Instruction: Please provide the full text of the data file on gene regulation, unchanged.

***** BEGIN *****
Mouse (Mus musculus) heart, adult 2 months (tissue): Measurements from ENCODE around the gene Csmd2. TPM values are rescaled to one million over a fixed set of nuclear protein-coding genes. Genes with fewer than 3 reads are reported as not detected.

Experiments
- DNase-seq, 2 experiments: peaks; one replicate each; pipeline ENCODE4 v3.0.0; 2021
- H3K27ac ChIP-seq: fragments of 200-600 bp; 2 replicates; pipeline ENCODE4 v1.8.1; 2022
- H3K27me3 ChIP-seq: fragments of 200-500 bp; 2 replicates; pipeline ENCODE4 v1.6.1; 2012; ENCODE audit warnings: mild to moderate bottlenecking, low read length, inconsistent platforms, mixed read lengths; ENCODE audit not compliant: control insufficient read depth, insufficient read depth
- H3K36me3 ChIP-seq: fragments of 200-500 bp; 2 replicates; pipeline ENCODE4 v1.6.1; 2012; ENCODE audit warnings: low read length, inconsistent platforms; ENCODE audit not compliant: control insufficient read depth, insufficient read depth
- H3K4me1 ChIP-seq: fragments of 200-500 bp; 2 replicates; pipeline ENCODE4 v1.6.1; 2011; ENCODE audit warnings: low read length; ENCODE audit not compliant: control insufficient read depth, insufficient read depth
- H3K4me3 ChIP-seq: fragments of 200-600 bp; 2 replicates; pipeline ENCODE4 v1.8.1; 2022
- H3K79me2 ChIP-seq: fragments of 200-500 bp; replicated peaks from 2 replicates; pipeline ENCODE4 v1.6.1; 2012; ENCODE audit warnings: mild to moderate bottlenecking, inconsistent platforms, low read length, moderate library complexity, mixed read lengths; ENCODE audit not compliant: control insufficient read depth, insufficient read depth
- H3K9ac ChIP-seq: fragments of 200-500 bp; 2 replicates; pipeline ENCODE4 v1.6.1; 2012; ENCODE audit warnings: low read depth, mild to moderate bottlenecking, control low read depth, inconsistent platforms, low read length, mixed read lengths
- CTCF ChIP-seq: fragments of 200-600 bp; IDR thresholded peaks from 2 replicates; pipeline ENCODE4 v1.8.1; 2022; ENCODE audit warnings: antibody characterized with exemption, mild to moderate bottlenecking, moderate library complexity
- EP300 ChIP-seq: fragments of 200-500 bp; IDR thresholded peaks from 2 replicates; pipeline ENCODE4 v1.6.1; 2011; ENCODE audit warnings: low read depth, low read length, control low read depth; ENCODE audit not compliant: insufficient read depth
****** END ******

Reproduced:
Mouse (Mus musculus) heart, adult 2 months (tissue): Measurements from ENCODE around the gene Csmd2. TPM values are rescaled to one million over a fixed set of nuclear protein-coding genes. Genes with fewer than 3 reads are reported as not detected.

Experiments
- DNase-seq, 2 experiments: peaks; one replicate each; pipeline ENCODE4 v3.0.0; 2021
- H3K27ac ChIP-seq: fragments of 200-600 bp; 2 replicates; pipeline ENCODE4 v1.8.1; 2022
- H3K27me3 ChIP-seq: fragments of 200-500 bp; 2 replicates; pipeline ENCODE4 v1.6.1; 2012; ENCODE audit warnings: mild to moderate bottlenecking, low read length, inconsistent platforms, mixed read lengths; ENCODE audit not compliant: control insufficient read depth, insufficient read depth
- H3K36me3 ChIP-seq: fragments of 200-500 bp; 2 replicates; pipeline ENCODE4 v1.6.1; 2012; ENCODE audit warnings: low read length, inconsistent platforms; ENCODE audit not compliant: control insufficient read depth, insufficient read depth
- H3K4me1 ChIP-seq: fragments of 200-500 bp; 2 replicates; pipeline ENCODE4 v1.6.1; 2011; ENCODE audit warnings: low read length; ENCODE audit not compliant: control insufficient read depth, insufficient read depth
- H3K4me3 ChIP-seq: fragments of 200-600 bp; 2 replicates; pipeline ENCODE4 v1.8.1; 2022
- H3K79me2 ChIP-seq: fragments of 200-500 bp; replicated peaks from 2 replicates; pipeline ENCODE4 v1.6.1; 2012; ENCODE audit warnings: mild to moderate bottlenecking, inconsistent platforms, low read length, moderate library complexity, mixed read lengths; ENCODE audit not compliant: control insufficient read depth, insufficient read depth
- H3K9ac ChIP-seq: fragments of 200-500 bp; 2 replicates; pipeline ENCODE4 v1.6.1; 2012; ENCODE audit warnings: low read depth, mild to moderate bottlenecking, control low read depth, inconsistent platforms, low read length, mixed read lengths
- CTCF ChIP-seq: fragments of 200-600 bp; IDR thresholded peaks from 2 replicates; pipeline ENCODE4 v1.8.1; 2022; ENCODE audit warnings: antibody characterized with exemption, mild to moderate bottlenecking, moderate library complexity
- EP300 ChIP-seq: fragments of 200-500 bp; IDR thresholded peaks from 2 replicates; pipeline ENCODE4 v1.6.1; 2011; ENCODE audit warnings: low read depth, low read length, control low read depth; ENCODE audit not compliant: insufficient read depth